Recognizing from the start that the future of Camp Quixote would require an extraordinary level of coordination and cooperation, Rev. Vaeni began a series of faith community meetings late in February that engaged the participants, including lay leaders from the churches, camp residents and regional experts on homelessness, in educational and planning exercises. Eventually these gatherings gave rise to Panza (named after Don Quixote’s squire, Sancho Panza), a Camp Quixote support group originally made up of ordained and lay leaders charged with coordinating moves and hosting, facilitating the residents’ development of self-government, and pursuing the passage of supportive ordinances among the local municipalities. Fairly quickly, under the leadership of its OUUC representatives, including Selena Kilmoyer and myself, Panza established itself as a 501(c)(3) nonprofit corporation and established a board of directors.
The next few years saw a great deal of energy spent by the Panza Board and the supporters of the Camp to work out the logistics of host church scheduling and the providing of support by volunteers. It was apparent from the start that the best way to build support for the Camp was by encouraging people to visit it, meet the residents and help out. Moreover, as part of the original agreement with the City, volunteers were needed to staff a host table in the Camp 24 hours a day. This extraordinary commitment was initially made with the idea of protecting the neighborhood, but soon it became obvious that the real value was in providing security for the residents themselves. During this time, as well, a flood of friends of Camp Quixote, along with dedicated residents and Panza members, testified at public hearings as the local municipalities—Olympia, Tumwater, Lacey and Thurston County— one by one passed ordinances allowing for church-sponsored tent camps within their jurisdictions. Perseverance and growing community support were building a constituency.
Over time the residents of Camp Quixote changed, as some moved on to more permanent housing, jobs, or opportunities elsewhere. Others found they could not obey the self-imposed rules of camp residency and had to leave. But despite these changes, one idea remained constant: to find a permanent site, perhaps one where tents could be exchanged for permanent structures. Eventually this concept became a guiding principle for Panza, and when I rejoined the Board in 2012, something truly amazing had happened. The Board had doubled in size to include both faith community members and professionals with expertise in architecture, finance and social work. At the helm was OUUC member and long-time volunteer, Jill Severn. And, Panza had just received notice that the state legislature had set aside over $1.5 million to build Quixote Village, a permanent supportive housing community for chronically homeless adult men and women! And Thurston County had promised to lease to Panza, for a dollar a year for 41 years, a 2.7 acre site in southwest Olympia upon which to build!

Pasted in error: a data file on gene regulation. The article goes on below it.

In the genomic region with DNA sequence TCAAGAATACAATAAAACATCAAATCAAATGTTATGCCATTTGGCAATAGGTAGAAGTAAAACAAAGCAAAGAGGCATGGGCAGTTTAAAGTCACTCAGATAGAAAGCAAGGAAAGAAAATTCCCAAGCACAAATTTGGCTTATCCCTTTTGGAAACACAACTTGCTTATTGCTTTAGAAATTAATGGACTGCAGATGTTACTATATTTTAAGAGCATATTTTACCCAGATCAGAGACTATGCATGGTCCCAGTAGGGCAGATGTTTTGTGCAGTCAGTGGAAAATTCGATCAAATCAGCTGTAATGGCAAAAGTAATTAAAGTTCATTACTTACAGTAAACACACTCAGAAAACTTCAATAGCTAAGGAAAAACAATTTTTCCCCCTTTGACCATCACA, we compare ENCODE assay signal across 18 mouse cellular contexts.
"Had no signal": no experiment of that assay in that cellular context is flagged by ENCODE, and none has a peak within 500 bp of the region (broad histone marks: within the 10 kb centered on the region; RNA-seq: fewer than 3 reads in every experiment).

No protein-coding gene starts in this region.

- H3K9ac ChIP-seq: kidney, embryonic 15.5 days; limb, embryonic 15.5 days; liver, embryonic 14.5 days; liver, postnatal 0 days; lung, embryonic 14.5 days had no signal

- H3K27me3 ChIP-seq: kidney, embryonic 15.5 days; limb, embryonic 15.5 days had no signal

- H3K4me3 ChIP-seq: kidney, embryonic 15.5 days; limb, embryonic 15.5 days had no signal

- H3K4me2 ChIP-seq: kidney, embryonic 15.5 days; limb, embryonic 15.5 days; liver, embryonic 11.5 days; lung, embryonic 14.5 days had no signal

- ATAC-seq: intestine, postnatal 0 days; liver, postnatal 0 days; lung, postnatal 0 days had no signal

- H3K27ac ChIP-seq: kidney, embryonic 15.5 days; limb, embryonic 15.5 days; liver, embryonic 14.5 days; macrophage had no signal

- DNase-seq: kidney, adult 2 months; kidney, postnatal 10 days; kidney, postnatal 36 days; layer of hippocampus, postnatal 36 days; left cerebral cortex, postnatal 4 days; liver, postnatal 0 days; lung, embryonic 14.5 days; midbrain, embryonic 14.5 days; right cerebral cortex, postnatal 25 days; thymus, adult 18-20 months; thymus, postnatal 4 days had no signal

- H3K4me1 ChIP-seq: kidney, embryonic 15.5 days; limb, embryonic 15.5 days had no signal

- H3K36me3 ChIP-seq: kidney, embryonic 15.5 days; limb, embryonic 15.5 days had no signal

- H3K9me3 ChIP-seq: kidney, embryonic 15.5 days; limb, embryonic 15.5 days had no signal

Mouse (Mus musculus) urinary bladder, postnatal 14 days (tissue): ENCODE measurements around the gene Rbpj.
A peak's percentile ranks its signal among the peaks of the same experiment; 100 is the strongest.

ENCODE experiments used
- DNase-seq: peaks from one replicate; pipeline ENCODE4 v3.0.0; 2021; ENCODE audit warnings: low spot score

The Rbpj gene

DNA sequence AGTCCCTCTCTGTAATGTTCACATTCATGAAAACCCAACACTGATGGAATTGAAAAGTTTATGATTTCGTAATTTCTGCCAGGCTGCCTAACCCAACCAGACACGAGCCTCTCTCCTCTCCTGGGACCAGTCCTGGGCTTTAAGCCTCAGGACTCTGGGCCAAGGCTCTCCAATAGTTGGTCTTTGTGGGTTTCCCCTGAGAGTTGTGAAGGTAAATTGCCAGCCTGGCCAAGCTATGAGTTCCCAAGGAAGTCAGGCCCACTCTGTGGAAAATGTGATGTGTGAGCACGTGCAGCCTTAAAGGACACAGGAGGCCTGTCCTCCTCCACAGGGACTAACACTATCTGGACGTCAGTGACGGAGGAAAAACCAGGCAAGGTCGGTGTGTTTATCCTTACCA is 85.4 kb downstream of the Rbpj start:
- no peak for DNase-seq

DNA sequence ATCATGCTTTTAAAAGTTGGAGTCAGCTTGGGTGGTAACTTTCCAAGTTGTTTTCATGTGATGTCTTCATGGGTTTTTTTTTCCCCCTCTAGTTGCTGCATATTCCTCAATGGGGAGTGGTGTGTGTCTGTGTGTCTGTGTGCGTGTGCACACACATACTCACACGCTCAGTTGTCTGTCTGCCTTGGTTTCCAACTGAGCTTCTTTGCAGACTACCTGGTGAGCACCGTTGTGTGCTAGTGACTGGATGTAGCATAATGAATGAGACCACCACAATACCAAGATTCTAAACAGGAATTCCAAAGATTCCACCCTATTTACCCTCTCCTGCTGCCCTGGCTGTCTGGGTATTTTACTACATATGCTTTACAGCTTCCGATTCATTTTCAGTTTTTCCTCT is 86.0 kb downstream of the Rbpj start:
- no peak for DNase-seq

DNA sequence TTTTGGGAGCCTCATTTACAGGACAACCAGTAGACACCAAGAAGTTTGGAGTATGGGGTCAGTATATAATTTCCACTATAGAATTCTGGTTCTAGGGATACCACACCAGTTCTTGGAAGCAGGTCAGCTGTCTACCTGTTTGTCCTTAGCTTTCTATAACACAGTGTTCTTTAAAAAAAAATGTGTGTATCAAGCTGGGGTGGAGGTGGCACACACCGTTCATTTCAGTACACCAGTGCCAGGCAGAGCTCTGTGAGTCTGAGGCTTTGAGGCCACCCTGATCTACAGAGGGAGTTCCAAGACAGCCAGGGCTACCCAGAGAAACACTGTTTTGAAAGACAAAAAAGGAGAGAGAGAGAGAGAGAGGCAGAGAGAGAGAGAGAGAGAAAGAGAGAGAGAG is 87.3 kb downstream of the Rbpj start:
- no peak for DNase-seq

The rest of the story is one of a community—the constituency built during seven years of fighting for and growing support for Camp Quixote—coming together to make the Village happen. There is not space here to list all the people, churches, businesses, elected officials and staff that went to extraordinary lengths to help, as we sought additional funding, responded to the concerns and then legal attacks of some of our neighbors in southwest Olympia, applied for permits, struggled with the limitations of the site and our funding—all the one hundred and one things a home builder must contend with, multiplied several-fold. And there were current residents of Camp Quixote who spent hours to help develop the concept and design of the Village, while all the time still facing all the difficulties of life in a tent.
Our struggles were suspended on Christmas Eve, 2013, when the 30 residents of Camp Quixote became inhabitants of Quixote Village.